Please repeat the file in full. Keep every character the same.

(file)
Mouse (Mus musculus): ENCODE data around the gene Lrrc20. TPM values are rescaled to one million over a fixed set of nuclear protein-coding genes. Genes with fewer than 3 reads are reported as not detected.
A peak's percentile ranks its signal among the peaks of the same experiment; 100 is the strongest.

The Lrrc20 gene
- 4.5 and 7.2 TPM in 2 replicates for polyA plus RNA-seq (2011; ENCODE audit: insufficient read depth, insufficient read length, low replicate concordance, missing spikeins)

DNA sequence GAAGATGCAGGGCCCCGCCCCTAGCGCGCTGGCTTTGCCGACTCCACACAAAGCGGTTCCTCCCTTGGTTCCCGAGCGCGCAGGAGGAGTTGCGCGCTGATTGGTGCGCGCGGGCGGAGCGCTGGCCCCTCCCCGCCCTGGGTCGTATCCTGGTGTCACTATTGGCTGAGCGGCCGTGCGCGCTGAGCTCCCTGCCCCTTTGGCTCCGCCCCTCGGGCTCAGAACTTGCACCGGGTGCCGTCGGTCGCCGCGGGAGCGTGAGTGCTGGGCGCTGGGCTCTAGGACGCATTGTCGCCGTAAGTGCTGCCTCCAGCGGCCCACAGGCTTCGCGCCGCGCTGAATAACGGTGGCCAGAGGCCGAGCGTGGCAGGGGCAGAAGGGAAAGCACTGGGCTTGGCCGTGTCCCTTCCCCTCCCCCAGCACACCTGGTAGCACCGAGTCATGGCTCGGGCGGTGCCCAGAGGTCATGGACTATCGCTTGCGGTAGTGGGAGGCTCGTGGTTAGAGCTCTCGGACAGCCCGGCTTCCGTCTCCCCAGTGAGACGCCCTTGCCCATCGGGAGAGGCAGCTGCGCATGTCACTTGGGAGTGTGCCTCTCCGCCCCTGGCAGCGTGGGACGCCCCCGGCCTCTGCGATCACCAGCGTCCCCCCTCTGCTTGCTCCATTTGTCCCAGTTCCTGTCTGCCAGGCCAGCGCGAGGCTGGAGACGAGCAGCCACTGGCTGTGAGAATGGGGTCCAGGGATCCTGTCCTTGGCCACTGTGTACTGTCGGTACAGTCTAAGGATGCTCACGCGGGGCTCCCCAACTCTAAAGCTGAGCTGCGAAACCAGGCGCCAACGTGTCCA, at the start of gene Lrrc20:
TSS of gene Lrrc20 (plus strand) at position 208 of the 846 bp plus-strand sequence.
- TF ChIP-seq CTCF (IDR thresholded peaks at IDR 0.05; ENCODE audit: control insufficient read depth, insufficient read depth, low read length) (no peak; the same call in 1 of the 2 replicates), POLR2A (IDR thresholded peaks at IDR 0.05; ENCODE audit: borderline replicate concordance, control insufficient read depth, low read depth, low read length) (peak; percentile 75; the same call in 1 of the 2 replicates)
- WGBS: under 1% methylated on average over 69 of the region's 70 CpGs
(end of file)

Mouse (Mus musculus): ENCODE data around the gene Lrrc20. TPM values are rescaled to one million over a fixed set of nuclear protein-coding genes. Genes with fewer than 3 reads are reported as not detected.
A peak's percentile ranks its signal among the peaks of the same experiment; 100 is the strongest.

The Lrrc20 gene
- 4.5 and 7.2 TPM in 2 replicates for polyA plus RNA-seq (2011; ENCODE audit: insufficient read depth, insufficient read length, low replicate concordance, missing spikeins)

DNA sequence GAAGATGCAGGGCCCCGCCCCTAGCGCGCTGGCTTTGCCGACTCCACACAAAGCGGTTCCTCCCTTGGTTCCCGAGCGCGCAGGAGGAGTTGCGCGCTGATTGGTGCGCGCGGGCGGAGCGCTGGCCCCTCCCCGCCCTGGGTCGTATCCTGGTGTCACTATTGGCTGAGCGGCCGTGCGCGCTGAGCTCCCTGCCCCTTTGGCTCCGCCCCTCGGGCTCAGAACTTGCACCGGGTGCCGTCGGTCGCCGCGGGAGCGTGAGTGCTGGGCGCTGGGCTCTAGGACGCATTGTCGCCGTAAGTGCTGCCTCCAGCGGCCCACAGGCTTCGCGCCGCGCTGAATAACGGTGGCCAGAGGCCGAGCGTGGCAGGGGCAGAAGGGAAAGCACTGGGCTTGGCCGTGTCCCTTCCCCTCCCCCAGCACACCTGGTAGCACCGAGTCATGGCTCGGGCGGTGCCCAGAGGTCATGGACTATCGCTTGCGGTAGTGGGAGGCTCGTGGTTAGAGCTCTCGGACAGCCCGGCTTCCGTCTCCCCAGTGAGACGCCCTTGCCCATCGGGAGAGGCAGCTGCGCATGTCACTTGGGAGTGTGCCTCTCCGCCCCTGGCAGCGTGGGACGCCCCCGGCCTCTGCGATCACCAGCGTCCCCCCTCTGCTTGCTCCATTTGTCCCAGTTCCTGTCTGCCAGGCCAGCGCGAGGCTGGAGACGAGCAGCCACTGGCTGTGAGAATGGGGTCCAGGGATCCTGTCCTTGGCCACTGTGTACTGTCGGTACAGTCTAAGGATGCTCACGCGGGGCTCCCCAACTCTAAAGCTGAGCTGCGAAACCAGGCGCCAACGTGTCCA, at the start of gene Lrrc20:
TSS of gene Lrrc20 (plus strand) at position 208 of the 846 bp plus-strand sequence.
- TF ChIP-seq CTCF (IDR thresholded peaks at IDR 0.05; ENCODE audit: control insufficient read depth, insufficient read depth, low read length) (no peak; the same call in 1 of the 2 replicates), POLR2A (IDR thresholded peaks at IDR 0.05; ENCODE audit: borderline replicate concordance, control insufficient read depth, low read depth, low read length) (peak; percentile 75; the same call in 1 of the 2 replicates)
- WGBS: under 1% methylated on average over 69 of the region's 70 CpGs